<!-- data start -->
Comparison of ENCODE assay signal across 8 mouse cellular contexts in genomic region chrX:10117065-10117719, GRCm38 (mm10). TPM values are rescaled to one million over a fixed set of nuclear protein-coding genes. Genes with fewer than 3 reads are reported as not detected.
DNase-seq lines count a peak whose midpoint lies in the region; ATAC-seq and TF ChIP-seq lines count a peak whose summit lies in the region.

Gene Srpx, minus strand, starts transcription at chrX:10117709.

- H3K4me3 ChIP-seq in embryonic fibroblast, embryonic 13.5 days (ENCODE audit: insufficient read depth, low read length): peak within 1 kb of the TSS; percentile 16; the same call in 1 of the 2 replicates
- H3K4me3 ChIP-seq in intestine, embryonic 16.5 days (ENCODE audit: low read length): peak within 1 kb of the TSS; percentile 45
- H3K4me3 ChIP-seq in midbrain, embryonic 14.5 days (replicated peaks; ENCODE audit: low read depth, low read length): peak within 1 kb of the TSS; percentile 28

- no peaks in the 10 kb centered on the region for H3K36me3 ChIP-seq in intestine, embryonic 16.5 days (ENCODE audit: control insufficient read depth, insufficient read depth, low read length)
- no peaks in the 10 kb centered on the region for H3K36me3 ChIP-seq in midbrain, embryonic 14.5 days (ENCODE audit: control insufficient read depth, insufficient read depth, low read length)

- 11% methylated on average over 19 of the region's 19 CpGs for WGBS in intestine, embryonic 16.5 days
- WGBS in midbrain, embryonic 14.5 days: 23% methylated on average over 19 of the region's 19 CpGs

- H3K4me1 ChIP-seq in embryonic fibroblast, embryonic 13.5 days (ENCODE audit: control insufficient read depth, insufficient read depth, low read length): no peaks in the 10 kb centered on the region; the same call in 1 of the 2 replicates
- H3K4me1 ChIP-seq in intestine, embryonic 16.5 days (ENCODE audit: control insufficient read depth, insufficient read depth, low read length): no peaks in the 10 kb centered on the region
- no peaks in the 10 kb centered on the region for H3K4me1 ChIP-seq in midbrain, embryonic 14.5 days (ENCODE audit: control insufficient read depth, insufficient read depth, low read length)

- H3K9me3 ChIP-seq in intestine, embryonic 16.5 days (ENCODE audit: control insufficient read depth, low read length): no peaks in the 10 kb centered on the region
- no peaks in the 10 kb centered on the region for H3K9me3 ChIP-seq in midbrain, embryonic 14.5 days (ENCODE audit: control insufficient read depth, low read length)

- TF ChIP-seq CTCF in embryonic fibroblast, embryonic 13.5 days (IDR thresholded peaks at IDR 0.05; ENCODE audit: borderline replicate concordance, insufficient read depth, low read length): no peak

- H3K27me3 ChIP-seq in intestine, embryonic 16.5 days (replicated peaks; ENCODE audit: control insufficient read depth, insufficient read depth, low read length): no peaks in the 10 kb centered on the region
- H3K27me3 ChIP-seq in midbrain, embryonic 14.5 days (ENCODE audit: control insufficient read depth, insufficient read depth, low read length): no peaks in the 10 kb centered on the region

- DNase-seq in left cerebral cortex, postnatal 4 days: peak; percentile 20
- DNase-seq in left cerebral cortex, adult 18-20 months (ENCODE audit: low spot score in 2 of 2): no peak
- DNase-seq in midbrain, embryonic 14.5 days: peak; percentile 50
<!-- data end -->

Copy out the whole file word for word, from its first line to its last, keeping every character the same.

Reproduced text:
Comparison of ENCODE assay signal across 8 mouse cellular contexts in genomic region chrX:10117065-10117719, GRCm38 (mm10). TPM values are rescaled to one million over a fixed set of nuclear protein-coding genes. Genes with fewer than 3 reads are reported as not detected.
DNase-seq lines count a peak whose midpoint lies in the region; ATAC-seq and TF ChIP-seq lines count a peak whose summit lies in the region.

Gene Srpx, minus strand, starts transcription at chrX:10117709.

- H3K4me3 ChIP-seq in embryonic fibroblast, embryonic 13.5 days (ENCODE audit: insufficient read depth, low read length): peak within 1 kb of the TSS; percentile 16; the same call in 1 of the 2 replicates
- H3K4me3 ChIP-seq in intestine, embryonic 16.5 days (ENCODE audit: low read length): peak within 1 kb of the TSS; percentile 45
- H3K4me3 ChIP-seq in midbrain, embryonic 14.5 days (replicated peaks; ENCODE audit: low read depth, low read length): peak within 1 kb of the TSS; percentile 28

- no peaks in the 10 kb centered on the region for H3K36me3 ChIP-seq in intestine, embryonic 16.5 days (ENCODE audit: control insufficient read depth, insufficient read depth, low read length)
- no peaks in the 10 kb centered on the region for H3K36me3 ChIP-seq in midbrain, embryonic 14.5 days (ENCODE audit: control insufficient read depth, insufficient read depth, low read length)

- 11% methylated on average over 19 of the region's 19 CpGs for WGBS in intestine, embryonic 16.5 days
- WGBS in midbrain, embryonic 14.5 days: 23% methylated on average over 19 of the region's 19 CpGs

- H3K4me1 ChIP-seq in embryonic fibroblast, embryonic 13.5 days (ENCODE audit: control insufficient read depth, insufficient read depth, low read length): no peaks in the 10 kb centered on the region; the same call in 1 of the 2 replicates
- H3K4me1 ChIP-seq in intestine, embryonic 16.5 days (ENCODE audit: control insufficient read depth, insufficient read depth, low read length): no peaks in the 10 kb centered on the region
- no peaks in the 10 kb centered on the region for H3K4me1 ChIP-seq in midbrain, embryonic 14.5 days (ENCODE audit: control insufficient read depth, insufficient read depth, low read length)

- H3K9me3 ChIP-seq in intestine, embryonic 16.5 days (ENCODE audit: control insufficient read depth, low read length): no peaks in the 10 kb centered on the region
- no peaks in the 10 kb centered on the region for H3K9me3 ChIP-seq in midbrain, embryonic 14.5 days (ENCODE audit: control insufficient read depth, low read length)

- TF ChIP-seq CTCF in embryonic fibroblast, embryonic 13.5 days (IDR thresholded peaks at IDR 0.05; ENCODE audit: borderline replicate concordance, insufficient read depth, low read length): no peak

- H3K27me3 ChIP-seq in intestine, embryonic 16.5 days (replicated peaks; ENCODE audit: control insufficient read depth, insufficient read depth, low read length): no peaks in the 10 kb centered on the region
- H3K27me3 ChIP-seq in midbrain, embryonic 14.5 days (ENCODE audit: control insufficient read depth, insufficient read depth, low read length): no peaks in the 10 kb centered on the region

- DNase-seq in left cerebral cortex, postnatal 4 days: peak; percentile 20
- DNase-seq in left cerebral cortex, adult 18-20 months (ENCODE audit: low spot score in 2 of 2): no peak
- DNase-seq in midbrain, embryonic 14.5 days: peak; percentile 50